The purpose of this article is to provide some basic information about ticks, as well as key details about the various species that you are most likely to encounter in different regions of the United States. If you suspect that you or a loved one has been bitten by a tick of any kind, try to keep it as in-tact as possible and take it in a secure container to your healthcare provider, veterinarian, or local vector control for identification.
What Are Ticks?
Ticks are a type of insects called arthropods. Like spiders, they fall under the classification of arachnids—a specific type of arthropod with eight legs. Unlike spiders, however, ticks feed on blood from mammals—including people, pets and livestock—as well as birds, reptiles, and amphibians. They have been reported in rural and urban environments around the world, but are most often found in grassy or wooded areas and are typically most active from spring through fall.
In general, ticks can be divided into two main families: hard ticks (Ixodidae) and soft ticks (Argasidae).
HARD TICKS (IXODIDAE) Hard ticks all share the distinguishing trait of a hard outer shield or black plate, known as a scutum.
SOFT TICKS (ARGASIDAE) Soft ticks do not have a scutum but instead have more rounded bodies.
Both of these families of ticks have species that can transmit diseases to humans; however, the typical length of time required to do so differs just like their feeding habits. Certain hard ticks that carry Lyme disease, for example, typically must be attached for 36 to 48 hours to infect a host, according to the Centers for Disease Control (CDC). Certain soft ticks that transmit Tick-Borne Relapsing Fever (TBRF), however, feed very quickly and can cause disease in humans.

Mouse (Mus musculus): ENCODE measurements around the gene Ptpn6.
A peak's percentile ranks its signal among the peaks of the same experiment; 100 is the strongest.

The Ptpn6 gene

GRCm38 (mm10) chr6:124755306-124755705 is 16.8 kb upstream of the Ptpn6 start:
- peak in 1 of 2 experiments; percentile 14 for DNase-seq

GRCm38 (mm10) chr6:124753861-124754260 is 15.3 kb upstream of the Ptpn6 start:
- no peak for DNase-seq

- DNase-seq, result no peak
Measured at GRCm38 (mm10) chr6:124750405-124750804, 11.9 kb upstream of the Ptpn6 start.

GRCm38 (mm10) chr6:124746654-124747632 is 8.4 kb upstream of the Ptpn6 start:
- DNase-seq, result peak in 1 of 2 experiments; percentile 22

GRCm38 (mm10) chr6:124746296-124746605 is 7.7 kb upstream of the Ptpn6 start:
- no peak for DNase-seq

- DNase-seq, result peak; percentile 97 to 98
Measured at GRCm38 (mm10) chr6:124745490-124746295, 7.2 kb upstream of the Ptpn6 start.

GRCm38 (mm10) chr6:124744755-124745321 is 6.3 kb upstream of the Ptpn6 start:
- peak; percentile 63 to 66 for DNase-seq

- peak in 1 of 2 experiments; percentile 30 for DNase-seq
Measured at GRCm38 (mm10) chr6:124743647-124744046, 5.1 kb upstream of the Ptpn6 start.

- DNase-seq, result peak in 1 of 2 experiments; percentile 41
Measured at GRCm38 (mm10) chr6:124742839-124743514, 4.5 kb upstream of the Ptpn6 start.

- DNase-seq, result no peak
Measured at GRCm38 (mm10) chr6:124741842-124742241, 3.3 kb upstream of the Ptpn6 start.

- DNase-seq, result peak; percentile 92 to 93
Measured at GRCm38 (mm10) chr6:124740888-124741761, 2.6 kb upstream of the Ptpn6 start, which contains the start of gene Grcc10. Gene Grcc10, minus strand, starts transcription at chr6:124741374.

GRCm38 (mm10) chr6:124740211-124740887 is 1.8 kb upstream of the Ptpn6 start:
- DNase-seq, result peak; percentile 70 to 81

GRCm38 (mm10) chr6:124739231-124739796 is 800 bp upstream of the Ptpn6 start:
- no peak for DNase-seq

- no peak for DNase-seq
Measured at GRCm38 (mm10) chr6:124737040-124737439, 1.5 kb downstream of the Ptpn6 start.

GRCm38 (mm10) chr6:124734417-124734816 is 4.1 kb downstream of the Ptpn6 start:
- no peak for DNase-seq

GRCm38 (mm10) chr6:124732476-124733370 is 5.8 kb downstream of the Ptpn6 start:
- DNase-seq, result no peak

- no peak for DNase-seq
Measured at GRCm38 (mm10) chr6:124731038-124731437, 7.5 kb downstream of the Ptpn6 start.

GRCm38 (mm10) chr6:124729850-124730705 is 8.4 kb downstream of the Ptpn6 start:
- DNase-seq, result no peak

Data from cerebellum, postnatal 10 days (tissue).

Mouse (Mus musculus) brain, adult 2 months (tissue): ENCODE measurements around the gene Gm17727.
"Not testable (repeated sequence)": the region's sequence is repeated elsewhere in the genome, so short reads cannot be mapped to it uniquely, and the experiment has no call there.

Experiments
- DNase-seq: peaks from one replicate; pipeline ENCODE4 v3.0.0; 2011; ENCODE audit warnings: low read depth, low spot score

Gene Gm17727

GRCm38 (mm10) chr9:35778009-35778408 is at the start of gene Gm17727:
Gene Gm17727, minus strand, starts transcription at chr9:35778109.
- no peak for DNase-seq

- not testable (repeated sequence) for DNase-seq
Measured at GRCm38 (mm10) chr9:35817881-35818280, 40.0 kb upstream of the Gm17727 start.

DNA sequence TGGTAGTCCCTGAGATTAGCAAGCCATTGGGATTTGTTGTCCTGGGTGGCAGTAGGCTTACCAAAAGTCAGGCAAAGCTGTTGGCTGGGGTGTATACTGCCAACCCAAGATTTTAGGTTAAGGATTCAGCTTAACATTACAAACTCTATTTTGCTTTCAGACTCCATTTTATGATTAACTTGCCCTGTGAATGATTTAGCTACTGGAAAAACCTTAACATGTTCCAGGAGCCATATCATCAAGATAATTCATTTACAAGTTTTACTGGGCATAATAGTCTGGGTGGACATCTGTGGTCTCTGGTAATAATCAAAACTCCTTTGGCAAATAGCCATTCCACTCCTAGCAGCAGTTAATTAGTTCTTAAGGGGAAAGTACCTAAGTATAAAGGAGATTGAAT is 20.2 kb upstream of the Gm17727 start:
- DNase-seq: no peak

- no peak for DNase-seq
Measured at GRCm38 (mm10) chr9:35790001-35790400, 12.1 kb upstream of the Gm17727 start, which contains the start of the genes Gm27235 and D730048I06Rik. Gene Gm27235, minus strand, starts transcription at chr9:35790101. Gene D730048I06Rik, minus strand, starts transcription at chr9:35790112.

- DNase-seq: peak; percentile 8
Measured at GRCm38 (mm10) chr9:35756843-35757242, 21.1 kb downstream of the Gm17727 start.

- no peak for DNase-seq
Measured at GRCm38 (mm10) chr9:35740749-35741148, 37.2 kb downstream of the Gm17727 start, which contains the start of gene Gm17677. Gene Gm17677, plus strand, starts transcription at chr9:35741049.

What is the Typical Lifecycle of a Tick?
Ticks generally have four stages of life: egg, larvae, nymph and adult. Eggs, which can number into the thousands are laid by the female tick. These eggs hatch into larvae, which are also known as “seed ticks.” The larvae typically attach to smaller animals, such as mice and birds. After several days of feeding, the larvae develop into nymphs, which can then attach to larger hosts and then ultimately turn into adult ticks. Ticks advance through each of these stages by molting, a process during which they shed their outer skin.
What Types of Ticks Transmit Diseases to Humans?
Of the nearly 900 species of ticks that exist in the world, only a select number bite and transmit disease to humans within the United States. The following descriptions provide key facts about each of these different types of ticks, including what each tick looks like at various stages of the lifecycle, some distinguishing characteristics, regions where they’re typically found, and the potential diseases they can transmit to both people and pets.
- AMERICAN DOG TICK
- EASTERN BLACKLEGGED TICK/DEER TICK
- BROWN DOG TICK
- GULF COAST TICK
- LONE STAR TICK
- ROCKY MOUNTAIN WOOD TICK
- WESTERN BLACKLEGGED TICK
- SOFT TICKS
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